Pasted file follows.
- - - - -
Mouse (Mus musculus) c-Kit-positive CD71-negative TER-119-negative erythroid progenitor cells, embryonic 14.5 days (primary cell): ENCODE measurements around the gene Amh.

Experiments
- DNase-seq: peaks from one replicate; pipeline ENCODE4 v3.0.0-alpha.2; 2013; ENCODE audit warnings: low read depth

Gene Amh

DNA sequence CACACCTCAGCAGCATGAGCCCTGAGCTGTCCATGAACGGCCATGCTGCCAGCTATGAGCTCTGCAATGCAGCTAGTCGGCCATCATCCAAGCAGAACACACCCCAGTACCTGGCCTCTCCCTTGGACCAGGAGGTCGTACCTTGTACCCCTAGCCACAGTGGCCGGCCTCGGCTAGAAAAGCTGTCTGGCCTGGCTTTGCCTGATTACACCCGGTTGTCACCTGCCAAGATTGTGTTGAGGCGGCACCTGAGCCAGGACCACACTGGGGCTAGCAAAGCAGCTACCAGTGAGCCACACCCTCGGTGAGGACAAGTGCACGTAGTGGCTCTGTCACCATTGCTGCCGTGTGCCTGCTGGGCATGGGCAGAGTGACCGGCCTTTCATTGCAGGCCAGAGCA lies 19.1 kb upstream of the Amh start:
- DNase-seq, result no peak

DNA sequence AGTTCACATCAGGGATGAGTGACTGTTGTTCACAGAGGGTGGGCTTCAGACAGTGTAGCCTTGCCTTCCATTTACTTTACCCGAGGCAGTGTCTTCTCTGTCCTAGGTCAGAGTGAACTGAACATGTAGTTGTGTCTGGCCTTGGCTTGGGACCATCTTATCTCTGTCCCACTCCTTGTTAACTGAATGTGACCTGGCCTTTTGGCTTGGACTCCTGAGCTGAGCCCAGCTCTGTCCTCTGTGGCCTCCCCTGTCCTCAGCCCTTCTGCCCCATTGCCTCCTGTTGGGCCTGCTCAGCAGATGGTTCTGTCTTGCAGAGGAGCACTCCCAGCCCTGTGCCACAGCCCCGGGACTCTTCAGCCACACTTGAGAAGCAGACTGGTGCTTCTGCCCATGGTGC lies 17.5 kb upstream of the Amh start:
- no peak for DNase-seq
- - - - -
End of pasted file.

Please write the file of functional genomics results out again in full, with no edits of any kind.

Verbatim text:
Mouse (Mus musculus) c-Kit-positive CD71-negative TER-119-negative erythroid progenitor cells, embryonic 14.5 days (primary cell): ENCODE measurements around the gene Amh.

Experiments
- DNase-seq: peaks from one replicate; pipeline ENCODE4 v3.0.0-alpha.2; 2013; ENCODE audit warnings: low read depth

Gene Amh

DNA sequence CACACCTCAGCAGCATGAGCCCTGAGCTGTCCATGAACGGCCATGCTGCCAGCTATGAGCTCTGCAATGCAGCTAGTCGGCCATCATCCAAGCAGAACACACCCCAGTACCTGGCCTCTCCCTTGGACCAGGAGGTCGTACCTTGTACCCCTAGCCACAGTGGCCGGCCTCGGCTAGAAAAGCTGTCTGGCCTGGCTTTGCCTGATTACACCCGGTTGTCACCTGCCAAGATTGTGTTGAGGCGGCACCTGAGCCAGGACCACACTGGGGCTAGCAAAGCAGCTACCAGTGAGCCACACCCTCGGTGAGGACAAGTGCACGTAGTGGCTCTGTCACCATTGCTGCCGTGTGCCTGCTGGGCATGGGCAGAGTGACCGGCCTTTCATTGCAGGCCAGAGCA lies 19.1 kb upstream of the Amh start:
- DNase-seq, result no peak

DNA sequence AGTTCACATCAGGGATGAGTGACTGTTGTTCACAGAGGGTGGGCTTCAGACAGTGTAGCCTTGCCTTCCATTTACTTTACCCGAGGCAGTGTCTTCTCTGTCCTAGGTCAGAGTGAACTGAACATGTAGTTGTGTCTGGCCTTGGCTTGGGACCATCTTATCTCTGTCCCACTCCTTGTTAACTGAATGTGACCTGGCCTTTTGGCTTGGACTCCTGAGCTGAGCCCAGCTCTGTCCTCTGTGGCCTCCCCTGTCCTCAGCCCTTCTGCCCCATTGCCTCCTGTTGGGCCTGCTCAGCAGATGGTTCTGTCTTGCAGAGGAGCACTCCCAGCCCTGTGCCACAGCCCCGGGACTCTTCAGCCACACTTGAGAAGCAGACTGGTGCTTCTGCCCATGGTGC lies 17.5 kb upstream of the Amh start:
- no peak for DNase-seq